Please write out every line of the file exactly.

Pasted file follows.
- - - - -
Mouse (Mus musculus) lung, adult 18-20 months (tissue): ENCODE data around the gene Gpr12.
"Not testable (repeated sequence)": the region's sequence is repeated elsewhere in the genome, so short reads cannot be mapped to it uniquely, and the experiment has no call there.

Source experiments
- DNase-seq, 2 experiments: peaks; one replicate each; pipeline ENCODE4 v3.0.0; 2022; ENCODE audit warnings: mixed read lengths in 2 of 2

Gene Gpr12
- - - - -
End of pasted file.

Mouse (Mus musculus) lung, adult 18-20 months (tissue): ENCODE data around the gene Gpr12.
"Not testable (repeated sequence)": the region's sequence is repeated elsewhere in the genome, so short reads cannot be mapped to it uniquely, and the experiment has no call there.

Source experiments
- DNase-seq, 2 experiments: peaks; one replicate each; pipeline ENCODE4 v3.0.0; 2022; ENCODE audit warnings: mixed read lengths in 2 of 2

Gene Gpr12